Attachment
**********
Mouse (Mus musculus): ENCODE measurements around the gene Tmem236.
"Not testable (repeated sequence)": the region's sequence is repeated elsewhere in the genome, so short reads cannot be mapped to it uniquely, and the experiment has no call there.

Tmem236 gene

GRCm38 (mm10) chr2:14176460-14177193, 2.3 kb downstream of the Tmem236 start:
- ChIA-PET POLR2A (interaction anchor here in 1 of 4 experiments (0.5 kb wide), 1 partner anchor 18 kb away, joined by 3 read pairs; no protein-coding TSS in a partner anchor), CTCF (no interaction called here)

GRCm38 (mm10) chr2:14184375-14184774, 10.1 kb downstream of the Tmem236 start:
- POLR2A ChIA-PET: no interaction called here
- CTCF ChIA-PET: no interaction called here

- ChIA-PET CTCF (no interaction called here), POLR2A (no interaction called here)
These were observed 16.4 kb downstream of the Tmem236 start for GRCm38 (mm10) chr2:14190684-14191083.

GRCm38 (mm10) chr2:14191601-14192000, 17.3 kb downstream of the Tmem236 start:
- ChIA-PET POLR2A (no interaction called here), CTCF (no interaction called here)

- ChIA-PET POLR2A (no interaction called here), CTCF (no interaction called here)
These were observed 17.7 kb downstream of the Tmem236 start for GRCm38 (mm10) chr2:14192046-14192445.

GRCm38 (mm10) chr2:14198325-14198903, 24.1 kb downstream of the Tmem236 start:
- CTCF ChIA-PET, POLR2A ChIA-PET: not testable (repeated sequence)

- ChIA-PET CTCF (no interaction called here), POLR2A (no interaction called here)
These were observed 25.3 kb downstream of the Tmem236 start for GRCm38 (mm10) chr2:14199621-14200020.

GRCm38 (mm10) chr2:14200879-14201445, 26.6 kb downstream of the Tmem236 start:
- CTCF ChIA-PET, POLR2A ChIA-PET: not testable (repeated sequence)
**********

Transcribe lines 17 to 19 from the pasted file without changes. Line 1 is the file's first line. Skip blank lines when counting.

- ChIA-PET CTCF (no interaction called here), POLR2A (no interaction called here)
These were observed 25.3 kb downstream of the Tmem236 start for GRCm38 (mm10) chr2:14199621-14200020.

GRCm38 (mm10) chr2:14200879-14201445, 26.6 kb downstream of the Tmem236 start: